September 24, 2014

After 311,000 Join Sunday’s Climate March: Another Aspect of What Can Bring Change

To the Editor:

This Sunday saw a huge outpouring of concern for our planet and how changes in its climate, both past and expected in the near future, have had and will have an impact. The official count was that 311,000 of us marched from the Upper West Side (some started as far north as the 90s) down Central Park West, east to Sixth Avenue, then down to 42nd St, and West to 11th Avenue. As well, marchers in over 200 other cities in more than 140 countries worldwide joined in solidarity. Marchers ranged from infants to aged, all with a stake in what is happening around us and all asking for collective help in bringing about positive change. Marchers from Princeton were numerous, representing groups both local and global, like Citizens Climate Change Lobby, The Sierra Club, and As You Sow. If you did not participate, we marched to represent you and we were happy to do so.

Stephen Hiltner has already spoken of the issues the march raised in this space, so I would like to focus on one aspect of what we can all do to help bring change. No matter where your savings are kept (CD, savings/checking acct, stocks, bonds, mutual funds, etc.) you are providing capital for one or more corporations to operate their business. Questions that should arise are: Are those businesses operating in alignment with your values? What is their carbon footprint? What efforts have they made to shrink it? How have they addressed the impact of future climate change? Are they prepared for what will come next or is their plan to ‘wing it?’ These questions are just as important as price/earnings ratio or dominance in their market when assessing an investment. Do you, your financial advisor, 401(k), or mutual fund manager consider all of these data when selecting components of your investments, or does your bank consider these issues when lending your money to others?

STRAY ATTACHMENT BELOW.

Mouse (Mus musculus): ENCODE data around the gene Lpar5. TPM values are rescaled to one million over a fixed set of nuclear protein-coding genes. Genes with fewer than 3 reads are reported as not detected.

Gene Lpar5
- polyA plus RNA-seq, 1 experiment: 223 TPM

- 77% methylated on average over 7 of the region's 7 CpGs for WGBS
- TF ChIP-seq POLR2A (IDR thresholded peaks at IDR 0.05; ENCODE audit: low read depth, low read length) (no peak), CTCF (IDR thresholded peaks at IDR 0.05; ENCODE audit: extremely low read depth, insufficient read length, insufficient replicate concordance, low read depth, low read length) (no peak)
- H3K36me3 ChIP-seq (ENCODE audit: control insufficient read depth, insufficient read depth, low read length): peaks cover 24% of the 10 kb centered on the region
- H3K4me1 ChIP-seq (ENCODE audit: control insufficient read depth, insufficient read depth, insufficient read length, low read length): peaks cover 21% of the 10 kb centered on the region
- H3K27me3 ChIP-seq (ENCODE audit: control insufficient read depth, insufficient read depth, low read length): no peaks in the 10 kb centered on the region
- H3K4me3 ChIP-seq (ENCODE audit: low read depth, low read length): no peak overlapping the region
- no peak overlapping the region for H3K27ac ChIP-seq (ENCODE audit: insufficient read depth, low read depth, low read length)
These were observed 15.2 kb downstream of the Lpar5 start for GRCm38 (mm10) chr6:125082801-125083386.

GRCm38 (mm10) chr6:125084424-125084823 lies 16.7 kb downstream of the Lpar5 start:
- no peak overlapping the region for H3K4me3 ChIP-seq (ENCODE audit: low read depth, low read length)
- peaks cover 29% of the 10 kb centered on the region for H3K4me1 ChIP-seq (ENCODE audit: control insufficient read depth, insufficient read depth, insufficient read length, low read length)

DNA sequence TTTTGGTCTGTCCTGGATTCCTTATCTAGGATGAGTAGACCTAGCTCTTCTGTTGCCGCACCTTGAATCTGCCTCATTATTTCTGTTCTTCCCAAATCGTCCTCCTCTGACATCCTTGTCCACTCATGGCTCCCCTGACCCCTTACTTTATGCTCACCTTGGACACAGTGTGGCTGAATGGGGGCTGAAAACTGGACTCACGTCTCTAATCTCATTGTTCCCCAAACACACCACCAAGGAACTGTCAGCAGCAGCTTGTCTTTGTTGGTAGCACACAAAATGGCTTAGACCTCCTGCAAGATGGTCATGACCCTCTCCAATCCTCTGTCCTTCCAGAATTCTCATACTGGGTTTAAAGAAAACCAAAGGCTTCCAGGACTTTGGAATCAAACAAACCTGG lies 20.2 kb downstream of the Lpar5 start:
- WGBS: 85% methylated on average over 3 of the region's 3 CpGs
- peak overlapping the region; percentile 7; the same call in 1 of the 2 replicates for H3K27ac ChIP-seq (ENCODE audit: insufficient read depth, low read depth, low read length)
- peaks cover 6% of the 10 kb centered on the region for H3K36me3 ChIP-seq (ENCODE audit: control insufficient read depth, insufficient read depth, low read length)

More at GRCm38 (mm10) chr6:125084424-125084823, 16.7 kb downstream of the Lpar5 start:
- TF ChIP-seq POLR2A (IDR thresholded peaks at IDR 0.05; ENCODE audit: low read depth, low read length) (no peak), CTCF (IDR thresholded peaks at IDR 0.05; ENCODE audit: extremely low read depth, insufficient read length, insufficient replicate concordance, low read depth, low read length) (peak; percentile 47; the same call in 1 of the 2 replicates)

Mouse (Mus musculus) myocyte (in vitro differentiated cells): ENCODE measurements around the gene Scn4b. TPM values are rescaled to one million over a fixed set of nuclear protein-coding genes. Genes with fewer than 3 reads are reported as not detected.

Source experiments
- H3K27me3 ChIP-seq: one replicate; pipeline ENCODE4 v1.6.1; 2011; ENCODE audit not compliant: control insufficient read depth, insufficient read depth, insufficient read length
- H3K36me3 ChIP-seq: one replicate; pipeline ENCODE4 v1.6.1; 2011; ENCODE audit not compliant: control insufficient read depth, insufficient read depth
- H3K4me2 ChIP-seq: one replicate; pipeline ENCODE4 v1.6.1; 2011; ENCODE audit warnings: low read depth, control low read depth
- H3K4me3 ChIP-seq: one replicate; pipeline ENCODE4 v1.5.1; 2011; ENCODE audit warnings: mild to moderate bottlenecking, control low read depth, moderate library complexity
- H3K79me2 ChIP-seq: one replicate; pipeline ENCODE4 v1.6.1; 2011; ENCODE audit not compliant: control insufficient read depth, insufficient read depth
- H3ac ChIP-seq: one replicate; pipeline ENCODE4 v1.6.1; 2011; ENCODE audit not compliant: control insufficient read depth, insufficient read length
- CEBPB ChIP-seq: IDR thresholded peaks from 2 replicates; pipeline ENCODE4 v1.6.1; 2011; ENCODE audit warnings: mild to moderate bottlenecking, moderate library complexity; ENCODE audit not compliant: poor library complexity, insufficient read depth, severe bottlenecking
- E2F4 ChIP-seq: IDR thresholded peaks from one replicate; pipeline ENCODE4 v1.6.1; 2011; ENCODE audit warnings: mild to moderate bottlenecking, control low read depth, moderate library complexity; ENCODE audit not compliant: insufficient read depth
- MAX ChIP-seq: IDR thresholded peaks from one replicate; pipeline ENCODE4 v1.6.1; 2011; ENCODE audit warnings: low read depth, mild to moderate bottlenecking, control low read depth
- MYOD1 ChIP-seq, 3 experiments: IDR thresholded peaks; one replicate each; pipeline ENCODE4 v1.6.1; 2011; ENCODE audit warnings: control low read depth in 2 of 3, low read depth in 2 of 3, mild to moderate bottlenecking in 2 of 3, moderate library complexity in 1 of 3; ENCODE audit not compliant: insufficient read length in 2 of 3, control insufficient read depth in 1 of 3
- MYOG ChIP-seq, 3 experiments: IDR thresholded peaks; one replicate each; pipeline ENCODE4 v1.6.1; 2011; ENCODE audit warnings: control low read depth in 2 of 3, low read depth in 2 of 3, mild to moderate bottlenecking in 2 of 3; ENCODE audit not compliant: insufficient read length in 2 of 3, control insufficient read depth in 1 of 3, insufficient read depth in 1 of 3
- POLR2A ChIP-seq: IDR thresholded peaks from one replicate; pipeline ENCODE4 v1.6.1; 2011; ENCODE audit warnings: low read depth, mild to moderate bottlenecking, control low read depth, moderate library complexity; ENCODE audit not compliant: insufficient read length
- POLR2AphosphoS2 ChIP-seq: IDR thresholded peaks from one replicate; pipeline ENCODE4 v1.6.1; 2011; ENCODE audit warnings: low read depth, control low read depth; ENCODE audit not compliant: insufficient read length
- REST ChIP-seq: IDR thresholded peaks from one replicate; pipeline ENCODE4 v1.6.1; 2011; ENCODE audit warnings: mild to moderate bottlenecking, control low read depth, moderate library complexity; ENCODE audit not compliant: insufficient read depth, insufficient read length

In the same vein, I will bet that quite a few people in Princeton own stock in Avalon Bay without realizing it, or own stock in Transco, the company planning on building a pipeline through the Princeton Ridge. It is important to be informed about what you are bankrolling.

Answering these questions is not hard, but to be truthful, more people do not know what behavior they are funding than those who do and most do not realize how unprepared the companies they own are for many inevitabilities. The website is an educational site with links to many sources of information to help learn what questions to ask and how to find answers. A good path to start with is Useful Websites, and click Non-Profits Advancing Sustainable Investing. As well, any question can be directed to and it will typically be answered promptly.

Theodore Casparian

Jefferson Road